Social protection systems use a range of entitlement criteria. First-tier support typically requires contributions or past employment in many countries, while safety net benefits are granted on the basis of need. In a context of volatile and uncertain labour markets, careful and continuous monitoring of the effectiveness of income support is a key input into an evidence-based policy process. This paper proposes a novel empirical method for monitoring the accessibility and levels of safety net benefits. It focusses on minimum-income benefits (MIB) and other non-contributory transfers and relies on data on the amounts of cash support that individuals in need receive in practice. Results show that accessibility and benefit levels differ enormously across countries – for instance, in 2015/16, more than four out of five low-income workless one-person households received MIB in Australia, France and the United Kingdom, compared to only one in five in Greece, Italy and Korea, three countries that have since sought to strengthen aspects of safety-net provisions.
  • 11-December-2020

    English

    Planning mobility in a fragmented metropolitan area - The case of Prague and its suburbs

    A common urban mobility plan for Prague and its metropolitan region as well as the creation of an integrated transport system coordinated by a central transport body are the main assets Prague can leverage to enhance accessibility. However, weak links to land use plans, the lack of enforceability of the mobility strategy, the absence of a transport component in the urban renewal strategy, and the high level of administrative fragmentation of the metro area limit the impact of the transport network in facilitating access to jobs and services. This paper aims at drawing policy lessons from Prague’s mobility strategy and suggesting recommendations that could improve its effectiveness in enhancing accessibility.
  • 7-December-2020

    English

    Education Policy Outlook in the Czech Republic

    This country policy profile on education in the Czech Republic is part of the Education Policy Outlook series. Building on the first policy profile for the Czech Republic (2013), it offers a concise analysis of where the education system stands today in terms of strengths, challenges and ongoing policy efforts, and how this compares to other systems. The profile brings together over a decade’s worth of policy analysis by the Education Policy Outlook, as well as the latest OECD data, relevant thematic and country-specific work and other international and national evidence. It also offers analysis of the Czech education system’s initial responses to the COVID-19 crisis and provides insight into approaches to building greater responsiveness and resilience for the future
  • 17-November-2020

    English

    The impact of COVID-19 on SME financing - A special edition of the OECD Financing SMEs and Entrepreneurs Scoreboard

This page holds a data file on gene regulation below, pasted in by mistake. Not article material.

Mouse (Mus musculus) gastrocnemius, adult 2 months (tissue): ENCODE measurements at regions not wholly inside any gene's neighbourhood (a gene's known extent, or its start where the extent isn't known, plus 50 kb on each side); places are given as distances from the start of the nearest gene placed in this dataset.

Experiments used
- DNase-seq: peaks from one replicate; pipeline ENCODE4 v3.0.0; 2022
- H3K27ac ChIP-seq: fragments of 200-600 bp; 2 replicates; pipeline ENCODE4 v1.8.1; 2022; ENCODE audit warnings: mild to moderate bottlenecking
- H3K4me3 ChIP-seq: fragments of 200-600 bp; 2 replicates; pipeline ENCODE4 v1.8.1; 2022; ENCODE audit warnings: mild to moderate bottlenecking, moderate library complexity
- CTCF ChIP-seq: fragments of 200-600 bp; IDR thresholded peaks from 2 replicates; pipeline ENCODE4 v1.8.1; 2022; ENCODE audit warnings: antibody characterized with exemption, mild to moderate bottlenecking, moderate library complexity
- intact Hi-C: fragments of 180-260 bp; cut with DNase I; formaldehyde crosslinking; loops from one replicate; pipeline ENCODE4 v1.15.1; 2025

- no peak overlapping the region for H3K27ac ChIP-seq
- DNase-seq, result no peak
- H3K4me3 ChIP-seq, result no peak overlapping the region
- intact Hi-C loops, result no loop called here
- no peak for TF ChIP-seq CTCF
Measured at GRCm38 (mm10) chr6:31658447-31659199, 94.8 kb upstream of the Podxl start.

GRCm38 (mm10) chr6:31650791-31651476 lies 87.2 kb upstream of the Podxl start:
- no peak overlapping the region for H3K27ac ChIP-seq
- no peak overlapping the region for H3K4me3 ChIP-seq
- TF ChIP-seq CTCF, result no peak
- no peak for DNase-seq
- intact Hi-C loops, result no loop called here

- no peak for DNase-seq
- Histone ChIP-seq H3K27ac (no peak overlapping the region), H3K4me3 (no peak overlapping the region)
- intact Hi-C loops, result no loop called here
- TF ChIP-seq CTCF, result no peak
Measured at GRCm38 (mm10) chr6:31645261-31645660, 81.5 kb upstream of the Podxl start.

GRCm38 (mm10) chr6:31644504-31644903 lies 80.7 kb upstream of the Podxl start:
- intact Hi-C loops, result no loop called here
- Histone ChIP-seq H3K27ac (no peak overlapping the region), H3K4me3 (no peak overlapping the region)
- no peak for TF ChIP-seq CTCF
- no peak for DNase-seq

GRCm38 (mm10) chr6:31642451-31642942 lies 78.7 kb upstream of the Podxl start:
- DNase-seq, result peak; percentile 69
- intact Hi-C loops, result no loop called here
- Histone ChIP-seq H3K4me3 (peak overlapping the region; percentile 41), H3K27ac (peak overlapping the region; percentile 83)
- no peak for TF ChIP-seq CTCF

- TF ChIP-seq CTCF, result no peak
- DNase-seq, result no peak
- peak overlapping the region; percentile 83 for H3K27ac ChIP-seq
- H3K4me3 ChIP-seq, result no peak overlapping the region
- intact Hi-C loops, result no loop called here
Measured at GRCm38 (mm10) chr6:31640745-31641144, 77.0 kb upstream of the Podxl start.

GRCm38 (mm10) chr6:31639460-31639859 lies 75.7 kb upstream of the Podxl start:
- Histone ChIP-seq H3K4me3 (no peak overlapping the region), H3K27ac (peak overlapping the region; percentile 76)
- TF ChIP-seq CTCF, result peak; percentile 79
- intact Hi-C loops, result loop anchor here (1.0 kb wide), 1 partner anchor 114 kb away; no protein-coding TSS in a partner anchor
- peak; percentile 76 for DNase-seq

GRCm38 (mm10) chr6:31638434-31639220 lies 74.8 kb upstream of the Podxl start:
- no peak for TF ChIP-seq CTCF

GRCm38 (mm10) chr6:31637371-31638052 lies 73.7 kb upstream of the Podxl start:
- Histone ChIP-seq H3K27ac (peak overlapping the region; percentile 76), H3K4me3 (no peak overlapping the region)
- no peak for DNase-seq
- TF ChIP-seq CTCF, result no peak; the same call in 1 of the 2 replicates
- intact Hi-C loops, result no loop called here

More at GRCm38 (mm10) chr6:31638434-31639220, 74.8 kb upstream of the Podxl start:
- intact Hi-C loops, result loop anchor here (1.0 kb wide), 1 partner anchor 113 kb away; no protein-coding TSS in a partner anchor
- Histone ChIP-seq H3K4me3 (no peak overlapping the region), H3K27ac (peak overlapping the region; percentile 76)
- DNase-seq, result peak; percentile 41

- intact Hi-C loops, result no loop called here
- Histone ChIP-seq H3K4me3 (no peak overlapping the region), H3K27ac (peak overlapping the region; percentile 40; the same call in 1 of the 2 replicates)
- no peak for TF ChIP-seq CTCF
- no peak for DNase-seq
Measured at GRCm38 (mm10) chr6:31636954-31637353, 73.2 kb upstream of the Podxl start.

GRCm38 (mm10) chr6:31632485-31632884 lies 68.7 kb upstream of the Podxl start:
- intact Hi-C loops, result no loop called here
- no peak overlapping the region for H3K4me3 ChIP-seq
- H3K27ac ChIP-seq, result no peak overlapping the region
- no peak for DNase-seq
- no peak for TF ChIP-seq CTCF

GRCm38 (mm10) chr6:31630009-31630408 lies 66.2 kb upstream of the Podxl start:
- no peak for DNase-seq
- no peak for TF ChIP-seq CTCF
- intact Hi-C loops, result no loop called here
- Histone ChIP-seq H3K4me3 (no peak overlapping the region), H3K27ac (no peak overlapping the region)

The COVID-19 crisis has had a profound impact on SME access to finance. In particular, the sudden drop in revenues created acute liquidity shortages, threatening the survival of many viable businesses. The report documents an increase in demand for bank lending in the first half of 2020, and a steady supply of credit thanks to government interventions. On the other hand, other sources of finance declined, in particular early-stage equity. This paper, a special edition of Financing SMEs and Entrepreneurs, focuses on the impacts of COVID-19 on SME access to finance, along with government policy responses. It reveals that the pre-crisis financing environment was broadly favourable for SMEs and entrepreneurs, who benefited from low interest rates, loose credit standards and an increasingly diverse offer of financing instruments. It documents the unprecedented scope and scale of the policy responses undertaken by governments world-wide, and details their key characteristics, and outlines the principal issues and policy challenges for the next phases of the pandemic, such as the over-indebtedness of SMEs and the need to continue to foster a diverse range of financing instruments for SMEs.
  • 22-October-2020

    English

    Making Dispute Resolution More Effective - MAP Peer Review Report, Czech Republic (Stage 2) - Inclusive Framework on BEPS: Action 14

    Under Action 14, countries have committed to implement a minimum standard to strengthen the effectiveness and efficiency of the mutual agreement procedure (MAP). The MAP is included in Article 25 of the OECD Model Tax Convention and commits countries to endeavour to resolve disputes related to the interpretation and application of tax treaties. The Action 14 Minimum Standard has been translated into specific terms of reference and a methodology for the peer review and monitoring process. The peer review process is conducted in two stages. Stage 1 assesses countries against the terms of reference of the minimum standard according to an agreed schedule of review. Stage 2 focuses on monitoring the follow-up of any recommendations resulting from jurisdictions' Stage 1 peer review report. This report reflects the outcome of the Stage 2 peer monitoring of the implementation of the Action 14 Minimum Standard by Czech Republic.
  • 9-July-2020

    English, PDF, 1,339kb

    How's life in the Czech Republic?

    This note presents selected findings based on the set of well-being indicators published in How's Life? 2020.